Ripping is the simple part. Use MakeMKV to extract the uncompressed data to your hard drive.
MakeMKV, displays a list of all the files on the disc...
Select the files you wish to extract and click the 'MakeMKV' button.
Most Blu-Ray discs will have multiple files. The largest (file size) one is generally the movie, and the smaller ones are extra features, previews and so on. Uncheck everything you don't want.
Noe that there is a drop-down arrow next to each file. Click that and you will see the various audio and subtitle tracks contained within each video file. The first audio track is almost always the one you want. The others will be commentary tracks and foreign language tracks which you can uncheck.
You'll want to keep subtitle tracks on foreign language movies, and there will be occasions when there is a 'forced' subtitle track in a movie that you want to keep, like if there's a scene that has people talking in a foreign language. Here's a good resource to help determine what movies have forced subtitle tracks.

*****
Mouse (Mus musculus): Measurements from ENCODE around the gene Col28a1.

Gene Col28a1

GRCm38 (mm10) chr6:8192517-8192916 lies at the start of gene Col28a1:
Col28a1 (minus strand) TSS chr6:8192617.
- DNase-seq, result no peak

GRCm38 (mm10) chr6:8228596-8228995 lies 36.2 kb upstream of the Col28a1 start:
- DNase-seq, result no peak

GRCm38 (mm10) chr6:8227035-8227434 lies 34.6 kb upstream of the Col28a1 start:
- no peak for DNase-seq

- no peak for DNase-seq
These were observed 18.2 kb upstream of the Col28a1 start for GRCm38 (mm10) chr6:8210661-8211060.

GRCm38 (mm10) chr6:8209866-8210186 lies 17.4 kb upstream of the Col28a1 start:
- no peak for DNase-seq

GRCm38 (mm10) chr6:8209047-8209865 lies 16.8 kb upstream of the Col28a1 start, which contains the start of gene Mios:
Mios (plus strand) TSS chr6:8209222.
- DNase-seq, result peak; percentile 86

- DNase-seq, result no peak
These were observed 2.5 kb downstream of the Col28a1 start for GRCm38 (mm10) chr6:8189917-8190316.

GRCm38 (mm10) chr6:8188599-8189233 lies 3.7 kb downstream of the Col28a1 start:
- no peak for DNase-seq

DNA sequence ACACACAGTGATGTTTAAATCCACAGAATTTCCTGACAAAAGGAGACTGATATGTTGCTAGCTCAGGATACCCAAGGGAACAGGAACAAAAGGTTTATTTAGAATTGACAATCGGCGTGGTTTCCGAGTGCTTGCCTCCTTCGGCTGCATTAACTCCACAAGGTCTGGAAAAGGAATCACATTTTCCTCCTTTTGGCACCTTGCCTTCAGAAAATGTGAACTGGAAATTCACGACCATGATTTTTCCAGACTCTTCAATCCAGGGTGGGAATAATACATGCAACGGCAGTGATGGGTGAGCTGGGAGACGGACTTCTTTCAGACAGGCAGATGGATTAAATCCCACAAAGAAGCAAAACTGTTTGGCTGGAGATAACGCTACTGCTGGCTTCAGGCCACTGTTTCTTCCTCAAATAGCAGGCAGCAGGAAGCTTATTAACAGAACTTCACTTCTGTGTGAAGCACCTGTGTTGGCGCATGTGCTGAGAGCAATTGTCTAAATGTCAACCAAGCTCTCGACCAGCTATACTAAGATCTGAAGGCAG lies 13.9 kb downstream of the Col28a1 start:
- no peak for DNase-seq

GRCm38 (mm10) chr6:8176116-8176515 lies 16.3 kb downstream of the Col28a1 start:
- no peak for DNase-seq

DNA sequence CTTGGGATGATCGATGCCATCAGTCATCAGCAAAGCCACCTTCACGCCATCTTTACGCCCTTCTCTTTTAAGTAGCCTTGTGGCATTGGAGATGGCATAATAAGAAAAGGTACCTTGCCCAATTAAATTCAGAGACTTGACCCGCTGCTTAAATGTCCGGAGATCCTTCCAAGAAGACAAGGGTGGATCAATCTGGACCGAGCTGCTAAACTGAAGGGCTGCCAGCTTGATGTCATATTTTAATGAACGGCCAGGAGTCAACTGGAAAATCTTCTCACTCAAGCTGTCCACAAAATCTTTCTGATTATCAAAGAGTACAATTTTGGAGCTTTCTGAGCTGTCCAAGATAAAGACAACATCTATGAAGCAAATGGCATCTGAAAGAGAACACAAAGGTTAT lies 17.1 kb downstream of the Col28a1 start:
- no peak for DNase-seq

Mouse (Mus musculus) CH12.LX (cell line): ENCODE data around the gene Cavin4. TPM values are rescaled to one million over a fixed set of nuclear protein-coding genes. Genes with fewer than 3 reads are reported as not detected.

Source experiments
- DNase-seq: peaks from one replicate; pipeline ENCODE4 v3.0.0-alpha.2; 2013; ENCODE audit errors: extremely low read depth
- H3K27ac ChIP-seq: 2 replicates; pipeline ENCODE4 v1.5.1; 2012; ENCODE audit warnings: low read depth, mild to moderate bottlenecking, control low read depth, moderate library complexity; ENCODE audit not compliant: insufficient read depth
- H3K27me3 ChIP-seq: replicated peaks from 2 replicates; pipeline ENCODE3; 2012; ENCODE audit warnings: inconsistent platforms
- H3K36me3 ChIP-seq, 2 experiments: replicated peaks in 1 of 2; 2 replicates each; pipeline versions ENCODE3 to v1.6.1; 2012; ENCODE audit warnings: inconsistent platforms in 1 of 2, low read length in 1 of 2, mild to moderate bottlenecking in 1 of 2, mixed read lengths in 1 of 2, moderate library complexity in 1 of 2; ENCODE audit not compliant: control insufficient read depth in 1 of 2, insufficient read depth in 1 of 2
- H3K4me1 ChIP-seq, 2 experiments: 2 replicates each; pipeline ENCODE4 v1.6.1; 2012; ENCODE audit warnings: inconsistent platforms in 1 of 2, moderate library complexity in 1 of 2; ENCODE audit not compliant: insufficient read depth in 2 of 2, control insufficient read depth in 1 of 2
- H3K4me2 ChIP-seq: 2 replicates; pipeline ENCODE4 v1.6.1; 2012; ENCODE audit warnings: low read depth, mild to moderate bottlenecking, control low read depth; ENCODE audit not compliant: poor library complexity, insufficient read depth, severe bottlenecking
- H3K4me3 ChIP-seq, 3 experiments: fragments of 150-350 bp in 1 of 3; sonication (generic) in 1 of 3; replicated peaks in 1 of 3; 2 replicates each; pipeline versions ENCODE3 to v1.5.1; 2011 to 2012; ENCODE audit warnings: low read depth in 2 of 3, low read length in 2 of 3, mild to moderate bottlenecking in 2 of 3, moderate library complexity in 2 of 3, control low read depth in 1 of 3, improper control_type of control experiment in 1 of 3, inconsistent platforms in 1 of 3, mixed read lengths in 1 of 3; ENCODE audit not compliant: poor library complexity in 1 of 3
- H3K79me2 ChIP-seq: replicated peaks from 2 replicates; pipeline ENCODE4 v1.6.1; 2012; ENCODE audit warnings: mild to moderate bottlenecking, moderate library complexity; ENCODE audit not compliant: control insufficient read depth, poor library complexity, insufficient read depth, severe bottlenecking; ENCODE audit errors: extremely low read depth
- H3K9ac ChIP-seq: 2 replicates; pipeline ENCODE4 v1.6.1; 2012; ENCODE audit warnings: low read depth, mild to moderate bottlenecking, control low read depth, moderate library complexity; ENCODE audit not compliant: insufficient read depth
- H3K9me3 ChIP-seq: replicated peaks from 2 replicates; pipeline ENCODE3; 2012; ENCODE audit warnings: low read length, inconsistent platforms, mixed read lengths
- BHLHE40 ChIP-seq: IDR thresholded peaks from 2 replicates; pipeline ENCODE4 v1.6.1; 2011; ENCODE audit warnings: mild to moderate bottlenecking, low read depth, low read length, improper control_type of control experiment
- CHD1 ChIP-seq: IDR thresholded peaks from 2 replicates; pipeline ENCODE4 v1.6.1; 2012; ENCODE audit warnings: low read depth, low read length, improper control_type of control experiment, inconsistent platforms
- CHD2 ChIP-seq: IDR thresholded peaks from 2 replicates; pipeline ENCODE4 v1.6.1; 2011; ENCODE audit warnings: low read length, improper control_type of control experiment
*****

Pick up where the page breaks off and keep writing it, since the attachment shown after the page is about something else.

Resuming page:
Ripped video files usually have a file name like 'title00.mkv' - Rename files using the movie title (with year) as it appears on TheMovieDB.org - that's where Plex gets movie information. Example: there are 3 movies named King Kong. If the file name is 'King Kong (2005).mkv', Plex will display info for the 2005 remake and not one of the older versions.
For a movie that has extra features, you can create a sub-folder for that movie inside your movie library folder. Name your sub-folder as you would name the movie file. Place your movie file into that sub-folder using the your standard naming convention.
You can place the movie extras inside that movie sub-folder. Add any one of the following to the end of your file name.
-behindthescenes -deleted -featurette -interview -scene -short -trailer
Example: One extra from The Fellowship of the Ring is called 'Assembling an Epic'. So your file would be named 'Assembling an Epic-featurette.ext' (.ext represents the file extension you're using). Plex displays it along with all other movie extras as shown below.
The uncompressed Iron Man Blu-ray is 25.7GB, and I've compressed it down to 5.6GB. I've seen Iron Man compressed to just 1.7GB at good quality.
An uncompressed DVD is usually about 4-6GB. Spider-Man is 4.4GB uncompressed. I've compressed it down to 1.7GB while maintaining a good (SD) quality picture on my 55" flat-screen.
Compress using Handbrake, which is free. Handbrake comes with presets, but they're not very good.
More to come...